cannot solve milky way photo

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James Sun

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May 14, 2024, 10:56:52 AMMay 14
to astrometry
Hi, 

I tried various downsampling options, still cannot resolve this photo:

Should at least be able to see Sagittarius?

Thanks,
James

Dustin Lang

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May 15, 2024, 9:52:42 AMMay 15
to James Sun, astrometry
Hi,

Unfortunately, astrometry.net is quite bad at very wide-field images!  They should be the easiest, but the way the algorithm works causes it to not work well when there is a lot of distortion.

One thing you can do is crop out the middle section of your image, where the distortion isn't as bad.  For example, here's the middle one of your images:

cheers,
dustin

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Danko Dnevic

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Jun 23, 2024, 2:49:58 AM (3 days ago) Jun 23
to astrometry
Hi,

it seems that issue is not about lens distortion (AN is quite happy solving very wide fields around the zenith, or with bottom above 30 deg elevation), but with atmospheric refraction (particularly its gradient) below 45 deg elevation.

With narrow fields, above 15 degrees elevation, refraction is almost constant over the field, but as field widens in the vertical sense (especially those portrait oriented shots, like above) gradient might become extreme.
In the above shots, atmospheric refraction is approx.:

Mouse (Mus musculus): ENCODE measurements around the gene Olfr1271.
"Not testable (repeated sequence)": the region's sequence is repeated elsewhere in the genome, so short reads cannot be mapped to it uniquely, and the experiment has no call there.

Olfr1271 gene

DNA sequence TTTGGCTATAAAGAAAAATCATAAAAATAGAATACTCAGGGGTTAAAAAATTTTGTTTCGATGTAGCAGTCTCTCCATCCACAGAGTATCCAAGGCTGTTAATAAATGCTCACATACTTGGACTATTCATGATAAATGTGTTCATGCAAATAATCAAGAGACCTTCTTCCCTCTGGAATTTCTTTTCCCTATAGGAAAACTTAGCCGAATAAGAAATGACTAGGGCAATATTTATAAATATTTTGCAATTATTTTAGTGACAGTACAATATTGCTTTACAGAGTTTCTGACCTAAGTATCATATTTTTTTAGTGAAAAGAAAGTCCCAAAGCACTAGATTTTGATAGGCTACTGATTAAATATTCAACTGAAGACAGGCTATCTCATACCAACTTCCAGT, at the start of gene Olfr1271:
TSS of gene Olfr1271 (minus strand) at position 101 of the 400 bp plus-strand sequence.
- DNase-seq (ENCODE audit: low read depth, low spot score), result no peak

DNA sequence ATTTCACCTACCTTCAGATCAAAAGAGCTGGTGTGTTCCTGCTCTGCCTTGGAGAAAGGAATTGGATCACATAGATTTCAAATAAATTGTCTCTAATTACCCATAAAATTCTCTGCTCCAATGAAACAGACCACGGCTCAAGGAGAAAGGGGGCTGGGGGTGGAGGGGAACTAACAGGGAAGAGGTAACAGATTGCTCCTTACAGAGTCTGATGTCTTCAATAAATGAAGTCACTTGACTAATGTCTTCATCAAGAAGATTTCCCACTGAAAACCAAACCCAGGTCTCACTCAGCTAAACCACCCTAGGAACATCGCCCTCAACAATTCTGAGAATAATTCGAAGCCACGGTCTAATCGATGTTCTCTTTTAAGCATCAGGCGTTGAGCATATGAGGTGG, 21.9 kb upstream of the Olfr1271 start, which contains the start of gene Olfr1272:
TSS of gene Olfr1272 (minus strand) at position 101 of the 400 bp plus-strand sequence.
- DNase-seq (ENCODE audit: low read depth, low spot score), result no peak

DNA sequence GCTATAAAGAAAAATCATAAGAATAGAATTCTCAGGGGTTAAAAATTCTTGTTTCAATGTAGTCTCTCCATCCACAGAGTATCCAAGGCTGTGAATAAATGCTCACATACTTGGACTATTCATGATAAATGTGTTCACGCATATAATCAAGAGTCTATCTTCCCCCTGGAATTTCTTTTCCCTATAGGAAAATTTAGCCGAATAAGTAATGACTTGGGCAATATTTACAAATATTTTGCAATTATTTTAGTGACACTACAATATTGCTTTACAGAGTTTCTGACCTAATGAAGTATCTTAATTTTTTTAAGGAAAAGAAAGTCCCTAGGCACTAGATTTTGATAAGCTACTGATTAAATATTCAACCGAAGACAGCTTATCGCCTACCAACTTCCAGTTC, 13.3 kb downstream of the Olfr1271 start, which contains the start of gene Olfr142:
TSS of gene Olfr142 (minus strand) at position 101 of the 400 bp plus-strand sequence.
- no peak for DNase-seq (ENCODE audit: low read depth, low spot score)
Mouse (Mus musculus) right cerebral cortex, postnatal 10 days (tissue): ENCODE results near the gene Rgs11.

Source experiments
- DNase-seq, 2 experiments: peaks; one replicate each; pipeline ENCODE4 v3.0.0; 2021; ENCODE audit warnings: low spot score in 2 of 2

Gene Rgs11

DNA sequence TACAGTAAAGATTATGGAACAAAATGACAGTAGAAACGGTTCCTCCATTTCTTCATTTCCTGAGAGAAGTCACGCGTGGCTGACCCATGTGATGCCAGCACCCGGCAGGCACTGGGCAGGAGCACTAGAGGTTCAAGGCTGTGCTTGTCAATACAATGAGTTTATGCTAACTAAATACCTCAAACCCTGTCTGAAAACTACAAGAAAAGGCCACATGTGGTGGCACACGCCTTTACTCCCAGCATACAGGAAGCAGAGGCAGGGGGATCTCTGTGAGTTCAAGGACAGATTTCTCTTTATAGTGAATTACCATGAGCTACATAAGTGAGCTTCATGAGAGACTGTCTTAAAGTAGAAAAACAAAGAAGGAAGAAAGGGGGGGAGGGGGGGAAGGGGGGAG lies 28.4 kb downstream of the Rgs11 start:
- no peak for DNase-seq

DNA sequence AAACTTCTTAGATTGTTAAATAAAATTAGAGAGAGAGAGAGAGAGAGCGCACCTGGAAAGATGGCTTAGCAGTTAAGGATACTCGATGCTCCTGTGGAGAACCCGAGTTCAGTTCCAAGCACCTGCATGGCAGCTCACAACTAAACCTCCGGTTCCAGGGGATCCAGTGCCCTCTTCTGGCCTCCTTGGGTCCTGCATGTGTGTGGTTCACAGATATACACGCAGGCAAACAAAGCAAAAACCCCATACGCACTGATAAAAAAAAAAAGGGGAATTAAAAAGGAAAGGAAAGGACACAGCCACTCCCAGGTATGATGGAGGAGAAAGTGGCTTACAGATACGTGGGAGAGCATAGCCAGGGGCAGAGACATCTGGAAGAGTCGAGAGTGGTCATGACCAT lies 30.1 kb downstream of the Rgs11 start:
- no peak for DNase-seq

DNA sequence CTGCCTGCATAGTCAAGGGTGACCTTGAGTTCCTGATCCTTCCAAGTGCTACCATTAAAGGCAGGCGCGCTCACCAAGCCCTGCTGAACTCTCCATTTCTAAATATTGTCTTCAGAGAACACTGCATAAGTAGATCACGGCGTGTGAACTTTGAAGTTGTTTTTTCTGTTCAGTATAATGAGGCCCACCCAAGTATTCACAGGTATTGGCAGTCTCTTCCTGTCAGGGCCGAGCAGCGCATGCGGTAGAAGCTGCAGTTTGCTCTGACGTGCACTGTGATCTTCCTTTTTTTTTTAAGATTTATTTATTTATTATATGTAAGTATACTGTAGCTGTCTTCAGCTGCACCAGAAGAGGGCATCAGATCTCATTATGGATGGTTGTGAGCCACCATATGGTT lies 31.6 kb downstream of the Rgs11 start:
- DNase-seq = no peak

- 14 arcmin at 3 deg elevation
- 10 arcmin at 5 deg elevation
- 6 arcmin at 10 deg elevation
- 4 arcmin at 15 deg elevation
- 2 arcmin at 30 deg elevation
- 1 arcmin at 45 deg elevation
That makes vertical position error change, by cot() law, between 10(20) and 4(8) pixels in just about 12 degrees. Again, gradient is problematic, not refraction itself.
This is almost impossible to model by TAN WCS and quite hard to compensate by SIP. To make things worse, any previous camera calibration coeffs are useless.

For modeling, useful article to read is Bennett's: The Calculation of Astronomical Refraction in Marine Navigation doi:10.1017/s0373463300022037

Currently, I'm trying to make compensation, but have a hard time positioning compensator. Despite the fact that atmospheric refraction is extrinsic parameter, pre SIP placement doesn't seems correct, because forcing tweak on shifted coords and (I think) that invalidates SIP portability. Second option (the only one for me), is to try index tweaking, based on source elevation (yielded from catalog Ra/Dec and JD/lat/lon). Dustin, it would be of great help, based on your knowledge of AN internal flow, if you can give suggestion where to position that code (probably just set of vector multiplications)?

With Best Regards,
DD

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